Innocent Bystander

Australia

com.au

With a fearless attitude and award-winning wines, this winery is crafting truly exciting bottlings


Originally founded by Phil Sexton, Innocent Bystander was bought by the much larger Brown Brothers in 2016. While its history dates back more than a hundred years, its recent exploits (particularly in Pinot Noir and Chardonnay) has elevated Innocent Bystander to the higher echelons of Australian wineries.

Innocent Bystander is an estate-driven entity from the Yarra Valley that has emerged as one of Australia’s top wine producing areas. It was first introduced in 2003 and immediately attained cult status with an adoring client base. Innocent Bystander sources grapes from a number of wine growing areas with the supposition that individual growing areas (Yarra Valley for Pinot Gris, for example) are more suited to specific varietals. Creative labeling and many on-premise (restaurant) placings have significantly increased Innocent Bystander’s national and international reputations.

Just one hour east of Melbourne, Innocent Bystander’s unique bar/restaurant in Healesville is a must for the wine inspired aficionado.


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Map of the area



Joel Tilbrook - Winemaker

Tilbrook admits to having interest in agriculture since childhood. Later, he was drawn to wine and secured a job at Norman Wines in the Adelaide Hills. He joined Brown Brothers in 2004 and was delighted to find the company “open to new ideas as well as a culture of including people and encouraging people to give new ideas into the business, to be open, and to challenge in discussion about the way things are done.”

Today, he is chief winemaker for Brown Brothers and Innocent Bystander. His duties include fruit sourcing, stylistic direction of wine blending, and producing wines that over-deliver in terms of value and quality. He also serves as a top wine show judge throughout Australia.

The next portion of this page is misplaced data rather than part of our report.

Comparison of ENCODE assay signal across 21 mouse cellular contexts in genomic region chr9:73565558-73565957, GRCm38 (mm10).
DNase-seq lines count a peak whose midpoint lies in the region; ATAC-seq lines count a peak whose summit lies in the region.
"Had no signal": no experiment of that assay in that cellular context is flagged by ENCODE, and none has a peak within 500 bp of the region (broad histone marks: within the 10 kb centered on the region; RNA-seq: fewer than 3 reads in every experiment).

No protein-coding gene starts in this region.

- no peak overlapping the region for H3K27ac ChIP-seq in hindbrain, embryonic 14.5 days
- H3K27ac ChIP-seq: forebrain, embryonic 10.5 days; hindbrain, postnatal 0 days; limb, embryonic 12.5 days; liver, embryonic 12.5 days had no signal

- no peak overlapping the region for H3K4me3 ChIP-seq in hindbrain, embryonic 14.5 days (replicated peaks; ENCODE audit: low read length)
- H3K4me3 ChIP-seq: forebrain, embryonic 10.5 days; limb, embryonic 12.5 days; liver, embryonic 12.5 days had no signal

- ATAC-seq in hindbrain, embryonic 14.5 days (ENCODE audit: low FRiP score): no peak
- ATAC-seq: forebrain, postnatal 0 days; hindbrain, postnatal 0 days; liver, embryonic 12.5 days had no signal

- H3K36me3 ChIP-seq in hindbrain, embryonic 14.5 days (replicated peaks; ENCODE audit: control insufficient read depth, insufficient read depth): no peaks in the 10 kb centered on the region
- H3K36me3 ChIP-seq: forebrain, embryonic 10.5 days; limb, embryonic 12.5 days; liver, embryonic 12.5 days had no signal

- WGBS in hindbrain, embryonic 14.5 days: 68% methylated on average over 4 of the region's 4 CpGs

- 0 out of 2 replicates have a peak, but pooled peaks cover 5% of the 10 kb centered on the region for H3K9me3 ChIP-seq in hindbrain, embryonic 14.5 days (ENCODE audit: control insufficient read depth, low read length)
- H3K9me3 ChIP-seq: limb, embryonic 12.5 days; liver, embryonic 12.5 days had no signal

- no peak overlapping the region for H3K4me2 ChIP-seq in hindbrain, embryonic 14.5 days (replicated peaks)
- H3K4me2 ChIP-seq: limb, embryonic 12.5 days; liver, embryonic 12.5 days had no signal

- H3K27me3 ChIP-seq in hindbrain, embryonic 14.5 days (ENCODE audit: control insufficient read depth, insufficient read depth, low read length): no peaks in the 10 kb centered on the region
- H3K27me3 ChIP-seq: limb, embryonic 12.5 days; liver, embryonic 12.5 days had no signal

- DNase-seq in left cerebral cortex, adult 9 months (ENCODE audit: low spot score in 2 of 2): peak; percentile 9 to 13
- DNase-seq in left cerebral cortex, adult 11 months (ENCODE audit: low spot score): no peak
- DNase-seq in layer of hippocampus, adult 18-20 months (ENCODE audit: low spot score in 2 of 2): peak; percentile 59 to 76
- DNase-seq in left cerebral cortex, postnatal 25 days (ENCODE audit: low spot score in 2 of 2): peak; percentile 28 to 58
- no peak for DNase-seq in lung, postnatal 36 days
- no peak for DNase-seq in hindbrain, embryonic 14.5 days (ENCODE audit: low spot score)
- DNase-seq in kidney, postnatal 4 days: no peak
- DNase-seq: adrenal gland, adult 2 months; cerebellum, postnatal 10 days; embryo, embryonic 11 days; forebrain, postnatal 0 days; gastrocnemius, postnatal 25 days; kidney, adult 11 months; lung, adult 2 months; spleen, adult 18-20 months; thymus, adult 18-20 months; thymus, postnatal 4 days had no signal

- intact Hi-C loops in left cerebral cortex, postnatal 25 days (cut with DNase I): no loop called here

Australia's Winemaking History

Like most wine-producing countries, Australia has benefited mightily from the increased worldwide interest in wine. Much of its success can be traced to the resurgence of the Shiraz grape and its worldwide effect on producers of Syrah. A number of countries have even changed the varietal spelling of Syrah to Shiraz to benefit from the grape’s resounding popularity.

As recently as thirty or forty years ago, most Australia wines were popularly produced and priced, but that has changed in a dramatic fashion. A number of boutique wineries have suddenly surfaced in the country with particular emphasis on terroir-driven varietals with focus on microclimates and limited production.

More importantly, Australia wines have continued to score highly in international competitions and highly-rated wine industry periodicals. A number of smaller producers command high prices for their award-winning wines, a fact that would have been thought nearly impossible three decades ago.

Australia wines have always been user-friendly, particularly for the American palate and its taste for softer, high fruit-intensity wines. The country continues to produce these popular wines and will do so as long as the demand continues. But, the future of great Australia wines lies in the smallish, boutique-style artisan wineries that seem to have popped up overnight. Kudos to these excellent producers for attempting to elevate their country’s wine status on the world wine stage.

We are proud to offer these three selections from Down Under as part of our International Wine Club. We know you will be impressed with their quality.


Yarra Valey

With a history that spans back to 1838, the Yarra Valley provides cool mountainside vineyards along with a warmer valley floor. Located an hour east of Melbourne, the foothills of the Victorian Alps provide an excellent mineral base for varietals such as the Pinot Gris and Pinot Noir. There are more than 300 vineyards in Yarra Valley encompassing some 6,000-plus acres of vineyards and his home to more than 160 wineries.

Yarra Valley’s climate is cooler than Bordeaux but warmer than France’s Burgundy region. Soils vary between loamy sand to clay loam with red-brown clay subsoils that are frequently rocky to brilliantly colored red volcanic soil. These layers are deep and fertile and quite hospitable to vines.